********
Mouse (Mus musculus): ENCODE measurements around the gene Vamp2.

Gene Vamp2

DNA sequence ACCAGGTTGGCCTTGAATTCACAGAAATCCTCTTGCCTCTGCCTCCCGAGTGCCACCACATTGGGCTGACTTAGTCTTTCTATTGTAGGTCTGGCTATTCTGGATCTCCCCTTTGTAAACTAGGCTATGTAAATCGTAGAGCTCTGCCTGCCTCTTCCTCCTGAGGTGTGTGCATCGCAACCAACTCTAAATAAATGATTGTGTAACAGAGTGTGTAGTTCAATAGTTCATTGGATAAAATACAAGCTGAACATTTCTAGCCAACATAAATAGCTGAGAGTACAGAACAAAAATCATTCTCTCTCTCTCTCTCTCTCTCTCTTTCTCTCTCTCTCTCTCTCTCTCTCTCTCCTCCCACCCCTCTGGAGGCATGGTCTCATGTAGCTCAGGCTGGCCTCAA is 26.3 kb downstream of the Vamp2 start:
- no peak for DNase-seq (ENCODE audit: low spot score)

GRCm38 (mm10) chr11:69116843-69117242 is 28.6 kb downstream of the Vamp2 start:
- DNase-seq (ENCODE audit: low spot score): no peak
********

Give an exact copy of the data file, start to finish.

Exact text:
Mouse (Mus musculus): ENCODE measurements around the gene Vamp2.

Gene Vamp2

DNA sequence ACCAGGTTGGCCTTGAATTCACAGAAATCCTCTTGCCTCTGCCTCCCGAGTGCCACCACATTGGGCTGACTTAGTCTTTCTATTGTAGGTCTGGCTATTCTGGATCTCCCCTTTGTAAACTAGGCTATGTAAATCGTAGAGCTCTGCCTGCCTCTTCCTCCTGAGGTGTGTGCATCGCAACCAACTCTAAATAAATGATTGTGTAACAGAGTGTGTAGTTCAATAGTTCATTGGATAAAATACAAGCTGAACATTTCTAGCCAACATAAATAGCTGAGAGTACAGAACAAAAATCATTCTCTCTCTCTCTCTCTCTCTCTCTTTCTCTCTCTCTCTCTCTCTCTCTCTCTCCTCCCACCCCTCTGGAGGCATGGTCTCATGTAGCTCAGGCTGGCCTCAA is 26.3 kb downstream of the Vamp2 start:
- no peak for DNase-seq (ENCODE audit: low spot score)

GRCm38 (mm10) chr11:69116843-69117242 is 28.6 kb downstream of the Vamp2 start:
- DNase-seq (ENCODE audit: low spot score): no peak